NEW YORK ― There are many Korean businesses sponsoring artists and musicians as a tool of corporate social responsibility to promote Korean culture.
Hyundai Card’s sponsorship, however, is quite different in terms of duration of the sponsorship and impact on the Korean people’s lifestyle, company officials said.
As part of CSR, the credit card company built a partnership with the Museum of Modern Art in New York in 2006 to introduce advanced overseas art trends to the Korean audience, and help expose budding Korean designers and curators to the international art scene.
“Most of CSR activities related to culture in Korea are one-time events, while our company’s sponsorship for MoMA is a long-term project,” said Eugene Chung, spokesperson for Hyundai Card.
The Korean financial firm sought partnership with the MoMA since November 2006, when the company started running MoMA’s online shop exclusively in Korea at www.momaonlinestore.co.kr.
“Through the MoMA online store, we help introduce the advanced lifestyle from overseas to Koreans,” Chung said.
In August 2010, Hyundai Card announced that it had signed a three-year partnership agreement with the Museum of Modern Art in New York to have up to nine Korean interns recruited at the MoMA each year.
In an interview with The Korea Herald, two of the three interns recruited for the four-month internship that started in January through the Hyundai Card internship program said the jobs at the MoMA were more than satisfying, giving them an opportunity to learn real work.
Lee Dong-jae, 28, came to New York in 1997 and majored in fine arts at Pratt Institute. After working for a while at a contemporary art gallery in Seoul, she went on to study at Harvard University and received a master’s degree in museum studies.
Lee said she learned what her friends who did internships at other institutions could not experience.
“I’ve heard from interns working for other institutions that they don’t give them much attention. But here, they give you real work. For example, they assigned me to do some research and make a chart out of it. Then, my director presented it in a meeting with the management,” Lee said at an office in MoMA.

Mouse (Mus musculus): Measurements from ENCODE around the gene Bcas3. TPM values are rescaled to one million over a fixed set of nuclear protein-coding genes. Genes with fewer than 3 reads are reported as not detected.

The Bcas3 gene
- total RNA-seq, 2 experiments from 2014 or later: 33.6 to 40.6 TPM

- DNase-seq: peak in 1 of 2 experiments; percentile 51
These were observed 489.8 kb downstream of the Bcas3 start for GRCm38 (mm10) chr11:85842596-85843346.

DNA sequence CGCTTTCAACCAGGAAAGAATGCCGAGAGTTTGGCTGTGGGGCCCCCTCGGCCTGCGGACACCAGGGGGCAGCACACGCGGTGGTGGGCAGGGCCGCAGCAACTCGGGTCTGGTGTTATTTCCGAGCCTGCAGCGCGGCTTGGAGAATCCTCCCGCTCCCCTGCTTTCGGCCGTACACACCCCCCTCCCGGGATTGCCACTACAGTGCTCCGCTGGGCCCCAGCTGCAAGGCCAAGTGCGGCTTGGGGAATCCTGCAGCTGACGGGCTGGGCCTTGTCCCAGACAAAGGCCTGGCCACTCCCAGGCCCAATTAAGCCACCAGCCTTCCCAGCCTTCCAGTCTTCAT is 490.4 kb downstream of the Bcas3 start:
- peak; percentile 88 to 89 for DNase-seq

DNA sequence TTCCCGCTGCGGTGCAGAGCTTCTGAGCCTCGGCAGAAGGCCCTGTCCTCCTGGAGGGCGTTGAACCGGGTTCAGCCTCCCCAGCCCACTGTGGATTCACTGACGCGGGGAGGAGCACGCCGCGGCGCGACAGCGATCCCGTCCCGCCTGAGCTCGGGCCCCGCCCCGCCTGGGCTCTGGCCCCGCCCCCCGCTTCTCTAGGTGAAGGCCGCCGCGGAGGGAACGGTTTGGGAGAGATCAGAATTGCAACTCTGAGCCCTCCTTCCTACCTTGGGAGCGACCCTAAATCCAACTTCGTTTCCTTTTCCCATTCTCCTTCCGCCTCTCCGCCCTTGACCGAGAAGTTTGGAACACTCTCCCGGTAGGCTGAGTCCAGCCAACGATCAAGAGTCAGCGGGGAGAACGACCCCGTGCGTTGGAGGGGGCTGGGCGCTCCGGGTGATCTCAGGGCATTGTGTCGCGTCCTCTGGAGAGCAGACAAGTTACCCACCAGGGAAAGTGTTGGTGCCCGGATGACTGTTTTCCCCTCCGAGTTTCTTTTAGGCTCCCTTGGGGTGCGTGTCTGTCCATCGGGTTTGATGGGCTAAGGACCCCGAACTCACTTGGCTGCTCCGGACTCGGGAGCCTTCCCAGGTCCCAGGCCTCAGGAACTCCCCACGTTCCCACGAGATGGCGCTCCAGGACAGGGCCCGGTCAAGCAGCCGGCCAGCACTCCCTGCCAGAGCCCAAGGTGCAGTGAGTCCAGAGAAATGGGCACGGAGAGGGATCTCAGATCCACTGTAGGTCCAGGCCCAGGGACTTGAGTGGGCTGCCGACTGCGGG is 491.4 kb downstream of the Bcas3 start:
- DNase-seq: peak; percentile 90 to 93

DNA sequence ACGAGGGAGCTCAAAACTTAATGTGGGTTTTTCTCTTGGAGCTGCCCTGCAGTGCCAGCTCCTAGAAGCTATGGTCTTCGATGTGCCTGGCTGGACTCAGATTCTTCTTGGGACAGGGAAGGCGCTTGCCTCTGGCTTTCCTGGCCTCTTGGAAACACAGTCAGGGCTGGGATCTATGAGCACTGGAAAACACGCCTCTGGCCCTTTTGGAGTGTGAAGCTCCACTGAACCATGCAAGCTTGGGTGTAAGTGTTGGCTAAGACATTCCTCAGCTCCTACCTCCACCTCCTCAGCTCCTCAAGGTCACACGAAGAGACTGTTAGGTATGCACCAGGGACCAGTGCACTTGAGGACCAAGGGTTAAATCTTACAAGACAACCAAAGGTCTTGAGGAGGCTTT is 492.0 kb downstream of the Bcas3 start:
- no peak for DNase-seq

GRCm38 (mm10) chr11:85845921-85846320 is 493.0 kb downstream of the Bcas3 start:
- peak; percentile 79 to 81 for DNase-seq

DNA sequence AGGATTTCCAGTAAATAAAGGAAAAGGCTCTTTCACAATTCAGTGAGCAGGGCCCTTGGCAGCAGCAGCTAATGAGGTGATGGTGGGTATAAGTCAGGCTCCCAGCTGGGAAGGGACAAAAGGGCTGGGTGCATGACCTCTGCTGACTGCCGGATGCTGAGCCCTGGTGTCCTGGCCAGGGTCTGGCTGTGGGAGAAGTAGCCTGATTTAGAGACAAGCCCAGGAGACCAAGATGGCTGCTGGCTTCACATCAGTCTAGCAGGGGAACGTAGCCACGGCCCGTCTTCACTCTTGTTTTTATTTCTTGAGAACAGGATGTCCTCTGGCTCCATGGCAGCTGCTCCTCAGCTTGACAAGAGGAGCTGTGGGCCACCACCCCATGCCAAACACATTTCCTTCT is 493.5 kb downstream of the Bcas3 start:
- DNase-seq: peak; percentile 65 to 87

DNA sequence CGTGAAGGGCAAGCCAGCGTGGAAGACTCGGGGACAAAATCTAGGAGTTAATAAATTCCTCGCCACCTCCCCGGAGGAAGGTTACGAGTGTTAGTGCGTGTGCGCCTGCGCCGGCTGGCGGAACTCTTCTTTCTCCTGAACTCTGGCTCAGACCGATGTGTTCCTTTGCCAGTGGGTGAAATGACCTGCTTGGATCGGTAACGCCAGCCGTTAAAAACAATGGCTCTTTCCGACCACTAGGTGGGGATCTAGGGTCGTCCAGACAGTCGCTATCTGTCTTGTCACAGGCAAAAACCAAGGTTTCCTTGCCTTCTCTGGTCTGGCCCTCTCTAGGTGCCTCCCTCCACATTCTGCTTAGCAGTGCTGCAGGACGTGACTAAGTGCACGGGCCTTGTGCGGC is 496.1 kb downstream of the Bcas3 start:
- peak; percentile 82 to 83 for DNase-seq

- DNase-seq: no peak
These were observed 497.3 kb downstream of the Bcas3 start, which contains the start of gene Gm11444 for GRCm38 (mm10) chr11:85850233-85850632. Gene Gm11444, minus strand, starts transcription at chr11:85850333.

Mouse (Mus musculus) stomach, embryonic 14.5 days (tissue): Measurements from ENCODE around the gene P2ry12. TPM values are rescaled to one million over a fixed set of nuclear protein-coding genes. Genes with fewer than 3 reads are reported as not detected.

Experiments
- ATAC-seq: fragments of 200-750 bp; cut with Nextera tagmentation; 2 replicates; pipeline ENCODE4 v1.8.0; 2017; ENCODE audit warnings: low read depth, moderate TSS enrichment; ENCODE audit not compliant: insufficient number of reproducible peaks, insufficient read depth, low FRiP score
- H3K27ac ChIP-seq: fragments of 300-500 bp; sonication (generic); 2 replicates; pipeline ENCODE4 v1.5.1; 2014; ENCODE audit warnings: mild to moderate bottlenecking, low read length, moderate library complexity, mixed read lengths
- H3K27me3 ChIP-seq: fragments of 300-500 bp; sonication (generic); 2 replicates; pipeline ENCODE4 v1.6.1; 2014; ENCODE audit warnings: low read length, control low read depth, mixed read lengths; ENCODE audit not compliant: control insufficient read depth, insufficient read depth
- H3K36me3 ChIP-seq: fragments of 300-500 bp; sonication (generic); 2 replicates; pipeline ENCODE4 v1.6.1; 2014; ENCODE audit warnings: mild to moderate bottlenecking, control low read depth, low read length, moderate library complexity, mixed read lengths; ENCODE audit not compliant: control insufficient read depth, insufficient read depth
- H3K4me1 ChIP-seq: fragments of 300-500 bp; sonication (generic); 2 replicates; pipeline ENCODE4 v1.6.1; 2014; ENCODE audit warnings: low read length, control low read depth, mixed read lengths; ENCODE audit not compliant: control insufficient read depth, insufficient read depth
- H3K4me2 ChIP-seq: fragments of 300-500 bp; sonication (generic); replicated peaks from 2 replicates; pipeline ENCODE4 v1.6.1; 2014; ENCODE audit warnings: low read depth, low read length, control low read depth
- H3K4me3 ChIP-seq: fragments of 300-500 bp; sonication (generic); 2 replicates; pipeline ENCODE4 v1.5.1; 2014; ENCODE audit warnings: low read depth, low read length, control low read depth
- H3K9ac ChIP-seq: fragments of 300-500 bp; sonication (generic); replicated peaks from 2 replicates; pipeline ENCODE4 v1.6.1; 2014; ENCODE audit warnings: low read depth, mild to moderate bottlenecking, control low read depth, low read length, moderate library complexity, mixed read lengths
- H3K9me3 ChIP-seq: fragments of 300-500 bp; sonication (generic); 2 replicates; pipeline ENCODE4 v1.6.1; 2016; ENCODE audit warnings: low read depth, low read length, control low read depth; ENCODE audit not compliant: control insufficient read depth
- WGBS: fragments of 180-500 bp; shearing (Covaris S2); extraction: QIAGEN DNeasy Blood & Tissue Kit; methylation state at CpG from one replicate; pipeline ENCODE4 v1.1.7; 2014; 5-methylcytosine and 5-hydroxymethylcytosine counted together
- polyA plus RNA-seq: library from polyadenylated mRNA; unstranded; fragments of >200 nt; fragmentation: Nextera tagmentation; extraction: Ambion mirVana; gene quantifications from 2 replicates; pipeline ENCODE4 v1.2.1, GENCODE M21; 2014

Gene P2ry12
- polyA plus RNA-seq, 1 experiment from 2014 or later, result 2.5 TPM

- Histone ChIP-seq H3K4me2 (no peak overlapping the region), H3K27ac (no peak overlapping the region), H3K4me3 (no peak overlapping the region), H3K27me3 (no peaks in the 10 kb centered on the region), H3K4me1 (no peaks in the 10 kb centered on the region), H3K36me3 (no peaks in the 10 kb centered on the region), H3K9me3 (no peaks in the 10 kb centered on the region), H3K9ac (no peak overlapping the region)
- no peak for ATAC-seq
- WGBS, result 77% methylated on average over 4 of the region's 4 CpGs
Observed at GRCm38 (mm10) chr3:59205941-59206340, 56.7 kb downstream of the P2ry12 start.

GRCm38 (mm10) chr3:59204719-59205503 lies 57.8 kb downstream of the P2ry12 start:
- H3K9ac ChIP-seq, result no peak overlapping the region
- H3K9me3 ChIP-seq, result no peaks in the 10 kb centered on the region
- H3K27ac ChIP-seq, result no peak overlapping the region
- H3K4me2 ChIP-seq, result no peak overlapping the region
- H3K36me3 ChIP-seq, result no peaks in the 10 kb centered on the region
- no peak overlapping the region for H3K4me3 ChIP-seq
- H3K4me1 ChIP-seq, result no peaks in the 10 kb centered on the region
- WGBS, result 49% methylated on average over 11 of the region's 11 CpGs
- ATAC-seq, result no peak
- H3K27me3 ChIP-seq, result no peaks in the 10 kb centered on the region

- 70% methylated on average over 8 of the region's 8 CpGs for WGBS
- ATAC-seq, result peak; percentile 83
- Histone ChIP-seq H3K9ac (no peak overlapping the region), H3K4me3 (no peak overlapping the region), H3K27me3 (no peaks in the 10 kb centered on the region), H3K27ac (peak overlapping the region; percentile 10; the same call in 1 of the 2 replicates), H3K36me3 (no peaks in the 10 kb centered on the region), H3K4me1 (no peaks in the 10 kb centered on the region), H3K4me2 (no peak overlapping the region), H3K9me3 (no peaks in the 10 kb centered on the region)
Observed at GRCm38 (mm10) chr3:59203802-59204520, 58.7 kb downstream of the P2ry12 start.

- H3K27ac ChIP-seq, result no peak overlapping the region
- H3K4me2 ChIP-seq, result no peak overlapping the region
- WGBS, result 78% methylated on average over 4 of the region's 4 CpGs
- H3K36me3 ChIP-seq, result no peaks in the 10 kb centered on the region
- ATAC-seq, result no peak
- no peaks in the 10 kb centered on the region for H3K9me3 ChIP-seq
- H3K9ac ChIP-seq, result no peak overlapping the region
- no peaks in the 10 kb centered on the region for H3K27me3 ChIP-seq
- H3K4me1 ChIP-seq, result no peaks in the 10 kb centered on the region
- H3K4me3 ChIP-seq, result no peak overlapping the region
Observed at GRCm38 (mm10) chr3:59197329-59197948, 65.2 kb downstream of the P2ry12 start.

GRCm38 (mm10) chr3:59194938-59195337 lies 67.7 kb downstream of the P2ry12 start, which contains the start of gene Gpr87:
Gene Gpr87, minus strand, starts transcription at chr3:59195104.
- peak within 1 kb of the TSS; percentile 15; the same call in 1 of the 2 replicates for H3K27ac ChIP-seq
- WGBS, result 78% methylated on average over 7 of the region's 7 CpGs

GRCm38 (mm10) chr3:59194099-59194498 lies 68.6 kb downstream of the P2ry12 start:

“What I learned in school was very academic ― theories and philosophies. But through internship activities, I got an idea of what other departments at the MoMA are doing as well. We can ask questions and we get answers,” she said.
The MoMA and Hyundai Card picked the three Korean interns in January after a six-month process of reviewing the 150 applicants.
For the summer internship program, the MoMA recruited a total of 35 interns out of 900 applicants.
The interns are required to work at least two days per week, including Tuesday as the MoMA offers internship activities from 9:30 a.m. to 5:30 p.m. on Tuesdays.
Although two days are the minimum, interns usually work most of the weekdays because the more they work, the more they learn, said Joo Hye-na, 26.
Joo’s work at the MoMA was to provide retail creative services such as doing a sketch design for a signage of In-Store at the MoMA.
“There will be no other place to have the priceless experience we had here,” she said.
Besides the internship program, Hyundai Card has supported various cultural activities related to Korean culture or MoMA exhibitions.
One of them was the company’s support for the museum’s film exhibition, “Yeonghwa: Korean Film Today,” in September 2010.
From October to April 25 the company also sponsored “Abstract Expressionist New York.”
In October in Seoul, Hyundai Card held a “Super Talk” on “Innovation in Art,” inviting MoMA director Glenn Lowry and chief curator of architecture and design Barry Bergdoll to give lectures.
This summer, Hyundai Card plans to support the exhibition “Talk to Me,” which will be held from July 24 to Nov. 7, at the MoMA’s special exhibitions gallery.
The exhibition will investigate the communication between people and things and focus on “objects that involve a direct interaction, such as interfaces, information systems, visualization designs, and communication devices, and on projects that establish an emotional, sensual, or intellectual connection with their users,” the museum’s website said.
By Kim Yoon-mi, Korea Herald correspondent